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Eastern Figures

Orient and Empire in British Writing

Douglas Kerr

Publication Year: 2008

Eastern Figures is a literary history with a difference. It examines British writing about the East – centred on India but radiating as far as Egypt and the Pacific – in the colonial and postcolonial period.

Published by: Hong Kong University Press, HKU

Title Page, Copyright

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pp. iii-iv

Contents

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pp. v-vi

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1: Introduction

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pp. 1-7

This is a book of literary history which examines the relationship between British writing and Asian people and places in the colonial period and later, by considering a number of tropes in texts which form part of an attempt to represent and understand the East. The scope of my study embraces Lord Macaulay and Redmond O’Hanlon, but it draws its examples chiefly from work by British writers...

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2: Hinterland

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pp. 9-22

How should we enter the Hinterland? Step by step, circumspectly, if at all. An unsigned story entitled ‘Bubbling Well Road’, just 1500 words long, appeared in the Civil and Military Gazette, an English-language newspaper published in Lahore in British India, on 18 January 1888. It begins with a geographical orientation. ‘Look out on a large scale map the place where the...

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3: Conversions and Reversions

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pp. 23-52

Why did Kipling dislike missionaries? One kind of answer to this question is provided by David Gilmour: Kipling’s attitudes to religious missionaries were inherited from his father Lockwood Kipling, who ‘used to scoff at “warm evangelical gush” and “the pernicious nonsense purveyed by the ecclesiastical...

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4: Crowds

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pp. 53-78

One thing everyone knows about the East is that many people live in it. The Western imagination of the Orient has always been characterized, and tested, by large numbers — the fabulous treasures of the East, its vast distances, its epical disasters, above all its enormous populations. Many of the most vivid or mythic...

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5: Nature and Some Naturalists

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pp. 79-116

This chapter is about natural history, and figures of nature in Western writing about the East. In the first part I examine representations of the wilderness, how it is seen by those who enter it and how it returns their gaze, helping to constitute them as various kinds of subject — as explorers, writers, sportsmen, and...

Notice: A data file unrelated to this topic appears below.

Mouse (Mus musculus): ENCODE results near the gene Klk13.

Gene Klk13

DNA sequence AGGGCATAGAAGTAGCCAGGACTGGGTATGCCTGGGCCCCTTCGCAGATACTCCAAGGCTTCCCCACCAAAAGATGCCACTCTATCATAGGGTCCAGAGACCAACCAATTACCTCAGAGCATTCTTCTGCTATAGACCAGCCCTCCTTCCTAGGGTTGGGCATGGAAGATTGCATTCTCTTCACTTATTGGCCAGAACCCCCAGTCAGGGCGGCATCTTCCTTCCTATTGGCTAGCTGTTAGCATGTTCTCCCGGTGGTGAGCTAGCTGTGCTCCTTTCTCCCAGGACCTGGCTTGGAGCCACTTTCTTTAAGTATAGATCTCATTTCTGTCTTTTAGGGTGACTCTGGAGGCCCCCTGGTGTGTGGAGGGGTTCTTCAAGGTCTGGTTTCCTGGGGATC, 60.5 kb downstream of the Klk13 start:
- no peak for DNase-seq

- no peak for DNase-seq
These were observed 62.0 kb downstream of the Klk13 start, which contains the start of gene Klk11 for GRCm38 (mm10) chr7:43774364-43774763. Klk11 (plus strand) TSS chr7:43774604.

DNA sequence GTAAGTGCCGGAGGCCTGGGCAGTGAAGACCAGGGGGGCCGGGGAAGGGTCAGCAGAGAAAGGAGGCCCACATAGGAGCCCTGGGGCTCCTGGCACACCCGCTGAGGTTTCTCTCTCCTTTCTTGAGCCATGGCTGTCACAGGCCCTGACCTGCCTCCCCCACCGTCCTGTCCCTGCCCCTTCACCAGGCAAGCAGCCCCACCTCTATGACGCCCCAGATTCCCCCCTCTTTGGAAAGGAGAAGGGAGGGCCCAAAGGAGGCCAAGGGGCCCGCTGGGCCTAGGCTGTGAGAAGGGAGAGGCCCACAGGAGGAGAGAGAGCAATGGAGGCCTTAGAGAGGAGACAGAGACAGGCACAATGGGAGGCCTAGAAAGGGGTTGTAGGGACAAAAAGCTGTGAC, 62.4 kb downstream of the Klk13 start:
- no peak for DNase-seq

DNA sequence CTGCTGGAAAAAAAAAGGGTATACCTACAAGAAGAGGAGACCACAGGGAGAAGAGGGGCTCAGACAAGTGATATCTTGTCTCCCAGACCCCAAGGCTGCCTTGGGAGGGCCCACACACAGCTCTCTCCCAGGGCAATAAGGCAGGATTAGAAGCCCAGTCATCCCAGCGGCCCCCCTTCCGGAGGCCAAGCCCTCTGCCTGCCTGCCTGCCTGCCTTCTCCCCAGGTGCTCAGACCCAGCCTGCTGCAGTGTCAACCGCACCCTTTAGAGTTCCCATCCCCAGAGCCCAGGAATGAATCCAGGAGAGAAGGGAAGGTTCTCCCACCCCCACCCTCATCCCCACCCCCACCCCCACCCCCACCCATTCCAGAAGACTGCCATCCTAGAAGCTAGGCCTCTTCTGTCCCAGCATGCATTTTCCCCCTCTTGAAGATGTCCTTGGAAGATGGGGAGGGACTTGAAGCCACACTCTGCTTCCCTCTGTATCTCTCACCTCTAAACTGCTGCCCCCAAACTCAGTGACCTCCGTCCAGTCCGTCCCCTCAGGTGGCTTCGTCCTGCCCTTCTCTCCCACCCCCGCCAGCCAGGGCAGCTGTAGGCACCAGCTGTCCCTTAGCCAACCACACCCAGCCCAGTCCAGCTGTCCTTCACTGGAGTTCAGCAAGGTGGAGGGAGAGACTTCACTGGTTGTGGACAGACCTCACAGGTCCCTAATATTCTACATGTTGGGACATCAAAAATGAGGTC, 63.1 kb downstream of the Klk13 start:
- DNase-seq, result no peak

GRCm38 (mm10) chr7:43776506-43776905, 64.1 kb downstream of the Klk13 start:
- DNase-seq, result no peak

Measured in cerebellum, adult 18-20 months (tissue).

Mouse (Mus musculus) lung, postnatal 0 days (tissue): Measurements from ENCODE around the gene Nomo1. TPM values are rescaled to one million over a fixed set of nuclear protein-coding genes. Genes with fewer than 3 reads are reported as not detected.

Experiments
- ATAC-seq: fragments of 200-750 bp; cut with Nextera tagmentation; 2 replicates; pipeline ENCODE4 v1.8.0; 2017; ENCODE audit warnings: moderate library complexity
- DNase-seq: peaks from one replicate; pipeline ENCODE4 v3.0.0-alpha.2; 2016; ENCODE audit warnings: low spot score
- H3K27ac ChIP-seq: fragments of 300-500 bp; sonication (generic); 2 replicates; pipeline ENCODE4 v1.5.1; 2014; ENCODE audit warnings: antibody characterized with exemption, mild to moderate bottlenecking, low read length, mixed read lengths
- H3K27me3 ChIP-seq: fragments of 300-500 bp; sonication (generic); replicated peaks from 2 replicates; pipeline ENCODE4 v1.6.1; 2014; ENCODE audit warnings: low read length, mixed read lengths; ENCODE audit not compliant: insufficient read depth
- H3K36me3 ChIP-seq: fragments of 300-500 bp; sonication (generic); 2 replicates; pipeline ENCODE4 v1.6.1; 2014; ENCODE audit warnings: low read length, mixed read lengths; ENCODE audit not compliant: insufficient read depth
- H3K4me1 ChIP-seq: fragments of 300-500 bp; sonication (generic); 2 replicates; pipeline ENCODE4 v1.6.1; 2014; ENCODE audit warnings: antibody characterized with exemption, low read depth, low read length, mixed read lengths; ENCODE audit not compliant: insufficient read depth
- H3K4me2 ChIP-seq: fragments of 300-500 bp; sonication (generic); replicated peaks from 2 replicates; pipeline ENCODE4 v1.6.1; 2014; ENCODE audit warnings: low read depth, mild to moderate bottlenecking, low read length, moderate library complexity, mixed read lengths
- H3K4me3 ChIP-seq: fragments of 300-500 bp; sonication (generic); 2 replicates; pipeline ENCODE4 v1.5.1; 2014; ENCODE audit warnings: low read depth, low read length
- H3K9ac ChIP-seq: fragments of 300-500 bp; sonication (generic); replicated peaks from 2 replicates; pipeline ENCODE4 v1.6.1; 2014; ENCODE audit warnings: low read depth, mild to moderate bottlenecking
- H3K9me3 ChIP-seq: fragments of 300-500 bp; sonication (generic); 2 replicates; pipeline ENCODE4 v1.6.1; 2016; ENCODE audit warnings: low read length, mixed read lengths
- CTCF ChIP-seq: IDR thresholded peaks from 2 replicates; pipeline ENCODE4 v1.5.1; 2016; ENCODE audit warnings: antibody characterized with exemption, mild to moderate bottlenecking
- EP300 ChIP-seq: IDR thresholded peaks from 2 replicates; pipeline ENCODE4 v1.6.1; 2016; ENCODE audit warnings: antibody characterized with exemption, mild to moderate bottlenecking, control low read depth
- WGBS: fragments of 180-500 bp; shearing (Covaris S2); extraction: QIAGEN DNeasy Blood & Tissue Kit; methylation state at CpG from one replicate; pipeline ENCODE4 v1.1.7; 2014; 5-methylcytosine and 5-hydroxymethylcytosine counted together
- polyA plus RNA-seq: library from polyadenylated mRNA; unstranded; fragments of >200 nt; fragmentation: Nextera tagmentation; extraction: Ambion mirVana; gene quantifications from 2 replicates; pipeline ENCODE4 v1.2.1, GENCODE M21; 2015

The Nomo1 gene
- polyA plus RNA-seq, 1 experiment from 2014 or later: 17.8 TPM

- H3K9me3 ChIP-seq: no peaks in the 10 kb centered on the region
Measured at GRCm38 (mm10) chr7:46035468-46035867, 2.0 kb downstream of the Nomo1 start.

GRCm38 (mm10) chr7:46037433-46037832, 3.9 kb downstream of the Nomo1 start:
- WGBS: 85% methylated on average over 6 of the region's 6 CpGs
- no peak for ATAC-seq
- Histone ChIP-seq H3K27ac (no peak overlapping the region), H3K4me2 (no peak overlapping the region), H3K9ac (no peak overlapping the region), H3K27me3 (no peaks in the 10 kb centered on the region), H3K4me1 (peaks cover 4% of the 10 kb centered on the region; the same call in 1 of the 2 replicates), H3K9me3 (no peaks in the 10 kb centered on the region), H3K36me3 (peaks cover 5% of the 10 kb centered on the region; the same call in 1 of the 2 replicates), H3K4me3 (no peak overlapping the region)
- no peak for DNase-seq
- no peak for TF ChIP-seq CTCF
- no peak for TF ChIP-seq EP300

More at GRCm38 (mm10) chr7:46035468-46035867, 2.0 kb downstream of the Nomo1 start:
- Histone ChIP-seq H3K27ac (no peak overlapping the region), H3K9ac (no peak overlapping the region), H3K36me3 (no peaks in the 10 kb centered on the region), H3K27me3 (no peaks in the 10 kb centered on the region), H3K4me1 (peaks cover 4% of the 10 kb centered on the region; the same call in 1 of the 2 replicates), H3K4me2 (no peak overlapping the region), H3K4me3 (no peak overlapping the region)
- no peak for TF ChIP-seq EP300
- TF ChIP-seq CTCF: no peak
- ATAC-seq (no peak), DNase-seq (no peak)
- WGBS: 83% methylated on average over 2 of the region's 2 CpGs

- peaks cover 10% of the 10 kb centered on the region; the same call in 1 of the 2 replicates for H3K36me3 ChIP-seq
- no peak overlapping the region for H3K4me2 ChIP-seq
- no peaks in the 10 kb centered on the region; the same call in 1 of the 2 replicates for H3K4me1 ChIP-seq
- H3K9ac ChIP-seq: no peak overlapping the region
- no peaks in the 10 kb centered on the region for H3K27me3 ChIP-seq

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6: Contacts and Transgressions

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pp. 117-158

This chapter will consider some cases of the transformations that result from contact between Western people and Eastern places, and in particular the theme of transgression in the Orient, in the figure of stepping across from one world to another; cases of what seems to be a surrender, voluntary or not, to possession...

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7: Travellers to War

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pp. 159-189

As he went through the passport check at Heathrow airport, in the summer of 1973, at the beginning of a journey that would take him to the war in Vietnam and Cambodia, James Fenton glanced at the Sunday newspapers and saw that the poet W. H. Auden had died.1 The conjunction of the beginning of his journey...

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8: Figures of Rule

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pp. 191-221

The figure of rule is different in kind from figures like the jungle and the crowd, both more abstract and more polymorphous, for it is not so much a trope itself as the ability to trope, to bring alien material within the ambit of representation, comprehension, control and use. Hayden White has shown that narrative...

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9: Not Knowing the Oriental

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pp. 223-239

Three decades have passed since the publication of Edward Said’s Orientalism (1978). In no trivial sense, we are all after Said. His work was never uncontested and continues to be controversial: Robert Irwin is only one of Said’s hostile critics, with his blistering attack on Orientalism’s representation of the scholarly work of...

Bibliography

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pp. 241-251

Index

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pp. 253-258


E-ISBN-13: 9789888052233
Print-ISBN-13: 9789622099340

Page Count: 264
Publication Year: 2008

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Subject Headings

  • Orient -- In literature.
  • Imperialism in literature.
  • English literature -- 19th century -- History and criticism.
  • English literature -- 20th century -- History and criticism.
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